Your Guide to Czech Baked Goods
I always get excited about trying new sweet foods in a new country and I often find the bakeries are the best places to go to get a good overview of traditional sweet foods of a culture.
Having lived in the Czech Republic for over a year now, I have become quite accustomed to Czech bakery treats. However, this wasn’t always the case as to begin with I was a little confused – there seemed to be a lot of the same thing (sweet breads) but cookies and cakes were nowhere to be seen.
There was a good reason for this – unlike New Zealand bakeries, Czech bakeries (and a lot of others around the world) separate their breads from their cakes and sweets.
Thus, there are there are two types of ‘bakeries’ in the Czech Republic: A pekárna and a cukrárna.
- A pekárna is where you will find sweet breads, pastries and donuts (most of which are typical breakfast foods here) and literally means bakery.
- A cukrárna (literally means ‘sweet shop’) is where you will find cakes, desserts and general sweets.
Before realising this, I thought Czech’s idea of sweet food was simply sweet yeast bread – then I walked into a cukrárna and what a relief that was.
Nearly every dessert or sweet bread seems to have a story behind it and most recipes have been passed down from one family to the next, making each unique and special.
So without further a-do, here is a short list of a few ‘must-try’ bakery items to help decipher what you’re staring at next time you find yourself in a pekárna or a cukrárna (or if that’s unlikely, are just simply interested):
Are you thinking what I’m thinking? …
All phallic connotations aside, these ‘tips’ or ‘spikes’ are a beloved dessert among Czechs and come in several variations. The one pictured here is a špička Koňakové which literally translates to ‘cognac tip’. It has a biscuit/cake-like base filled with cognac/eggnog and a chocolate cream and is then dipped in chocolate. You can also buy ones that are filled with a sweet meringue or cream. Not too sweet and fun to eat all the same.
Head to a cukrárna for one of these.
Koláč is my favourite treat to buy from a pekárna and the one close to my home specialise in these yeast breads and are no doubt the best I’ve had yet. They come in various shapes and sizes but are all made from a sweet yeast dough with a variety of toppings such as a sweet poppy seed ‘paste’, tvaroh (similar to cottage cheese), crumble, and plum jam.
Koláč can be eaten anytime of the day but they are most typically eaten for breakfast. It is traditional to serve mini koláč at Czech weddings and giant versions (the size of a large pizza) can be found at any market or festival. Be warned though, to the eye it’s easy to mistake the poppy seed topping as chocolate which is exactly what I did when trying one for the first time. Thankfully, the poppy seed filling was delicious.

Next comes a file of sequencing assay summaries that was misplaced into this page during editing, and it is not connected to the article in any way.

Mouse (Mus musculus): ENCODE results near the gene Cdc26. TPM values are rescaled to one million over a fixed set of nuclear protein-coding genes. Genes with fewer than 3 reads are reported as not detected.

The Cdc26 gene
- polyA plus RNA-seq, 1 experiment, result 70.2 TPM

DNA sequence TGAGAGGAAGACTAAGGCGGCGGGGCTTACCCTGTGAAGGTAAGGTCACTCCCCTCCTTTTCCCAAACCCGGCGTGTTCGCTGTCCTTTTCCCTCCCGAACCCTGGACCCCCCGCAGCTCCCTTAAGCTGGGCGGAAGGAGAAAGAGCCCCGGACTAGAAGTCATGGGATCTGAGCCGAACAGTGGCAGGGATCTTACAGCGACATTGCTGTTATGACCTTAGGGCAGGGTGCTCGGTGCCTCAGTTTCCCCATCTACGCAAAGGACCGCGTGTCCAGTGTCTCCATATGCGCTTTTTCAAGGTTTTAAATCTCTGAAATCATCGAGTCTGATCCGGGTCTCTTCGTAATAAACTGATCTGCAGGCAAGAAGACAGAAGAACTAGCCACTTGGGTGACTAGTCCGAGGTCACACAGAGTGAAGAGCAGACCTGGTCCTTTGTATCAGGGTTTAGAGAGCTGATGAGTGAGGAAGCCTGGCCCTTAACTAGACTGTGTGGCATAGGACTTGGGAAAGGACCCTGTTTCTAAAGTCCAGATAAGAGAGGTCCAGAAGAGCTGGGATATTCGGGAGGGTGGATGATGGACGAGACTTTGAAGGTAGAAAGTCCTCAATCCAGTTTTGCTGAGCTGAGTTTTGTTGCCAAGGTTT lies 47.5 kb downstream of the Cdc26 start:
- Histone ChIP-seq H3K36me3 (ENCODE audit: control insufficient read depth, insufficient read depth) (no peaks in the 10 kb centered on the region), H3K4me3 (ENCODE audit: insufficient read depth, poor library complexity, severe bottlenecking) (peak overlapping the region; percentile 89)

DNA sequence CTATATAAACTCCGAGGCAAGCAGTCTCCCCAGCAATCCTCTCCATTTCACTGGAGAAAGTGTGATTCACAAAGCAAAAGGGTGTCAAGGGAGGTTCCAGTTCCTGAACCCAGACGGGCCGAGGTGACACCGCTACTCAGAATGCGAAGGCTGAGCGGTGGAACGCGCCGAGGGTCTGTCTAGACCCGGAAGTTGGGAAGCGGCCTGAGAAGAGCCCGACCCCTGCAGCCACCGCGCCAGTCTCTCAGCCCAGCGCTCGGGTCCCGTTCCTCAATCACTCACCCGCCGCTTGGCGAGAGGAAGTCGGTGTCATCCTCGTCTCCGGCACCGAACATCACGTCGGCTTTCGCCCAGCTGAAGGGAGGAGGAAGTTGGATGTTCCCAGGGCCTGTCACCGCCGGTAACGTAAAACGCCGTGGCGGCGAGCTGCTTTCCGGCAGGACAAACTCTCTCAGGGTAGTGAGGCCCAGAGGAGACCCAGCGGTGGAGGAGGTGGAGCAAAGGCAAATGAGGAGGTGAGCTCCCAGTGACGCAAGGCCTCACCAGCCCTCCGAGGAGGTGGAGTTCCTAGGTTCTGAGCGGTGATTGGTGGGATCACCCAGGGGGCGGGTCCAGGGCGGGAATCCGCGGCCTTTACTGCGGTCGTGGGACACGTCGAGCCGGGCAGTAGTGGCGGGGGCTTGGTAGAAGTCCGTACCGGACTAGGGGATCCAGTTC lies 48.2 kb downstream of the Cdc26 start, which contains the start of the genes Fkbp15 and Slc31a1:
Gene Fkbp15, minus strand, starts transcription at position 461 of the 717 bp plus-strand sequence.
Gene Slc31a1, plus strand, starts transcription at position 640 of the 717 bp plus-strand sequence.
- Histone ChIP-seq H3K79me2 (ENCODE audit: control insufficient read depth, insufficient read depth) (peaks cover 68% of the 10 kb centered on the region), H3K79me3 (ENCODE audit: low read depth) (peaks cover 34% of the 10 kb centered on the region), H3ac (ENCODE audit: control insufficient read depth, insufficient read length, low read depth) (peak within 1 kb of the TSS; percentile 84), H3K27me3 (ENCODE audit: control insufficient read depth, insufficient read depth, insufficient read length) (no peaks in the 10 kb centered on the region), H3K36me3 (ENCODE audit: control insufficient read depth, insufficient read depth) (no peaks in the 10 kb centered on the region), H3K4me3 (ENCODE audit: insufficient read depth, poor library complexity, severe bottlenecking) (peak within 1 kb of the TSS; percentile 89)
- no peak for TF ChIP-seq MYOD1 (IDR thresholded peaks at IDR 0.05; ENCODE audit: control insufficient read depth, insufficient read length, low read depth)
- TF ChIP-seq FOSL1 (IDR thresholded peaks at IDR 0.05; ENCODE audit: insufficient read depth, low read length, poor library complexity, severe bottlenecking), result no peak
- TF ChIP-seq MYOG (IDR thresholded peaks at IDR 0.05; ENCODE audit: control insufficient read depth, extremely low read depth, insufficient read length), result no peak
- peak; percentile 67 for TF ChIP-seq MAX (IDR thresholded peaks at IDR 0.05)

As a former part of the Austro-Hungarian Empire, a lot of the sweet (and savoury) food in the Czech Republic is influenced by Hungary and Austria, hence, the Strudl (which is strudel in Austria and rétes in Hungary) is featured in nearly every pekárna.
The pastry used to make the strudl is so thin that before it’s baked, it should be completely transparent and historians believe that this recipe was inherited from the original Turkish baklava.
I could live off these alone (along with chocolate lamingtons…).
You will find these in the bakery section of any supermarket and of course in all pekárna‘s which makes them too easy to buy and too hard to resist – they are everywhere and they are delicious. Although they are donuts, they seem slightly less bad for you then typical American donuts as they are less sweet (at least that’s what I tell myself).
One of my Czech friends told me that these are often called ‘horse poo’ in Czech because, well that’s what they look like. It turns out however I misunderstood her as I have since been corrected – apparently it’s the other way around – horse poo is often called “koblihy”.
Don’t let that put you off trying one though 😛
Větrník means pinwheel in English which is what these little choux pastries resemble. They are filled with a creamy vanilla custard, cream and a dash of rum then chocolate or a caramel coating is used as a topping.
Apparently these can differ in quality slightly depending on which cukrárna you buy them from (as emphasised in this article), so best look out for a good looking one to avoid disappointment.
I feel like I could go on forever with more yummy treats but perhaps I’ll save them for another day.
I hope you enjoyed this little taste tester of Czech baking.
What’s your favourite Czech treat to eat?
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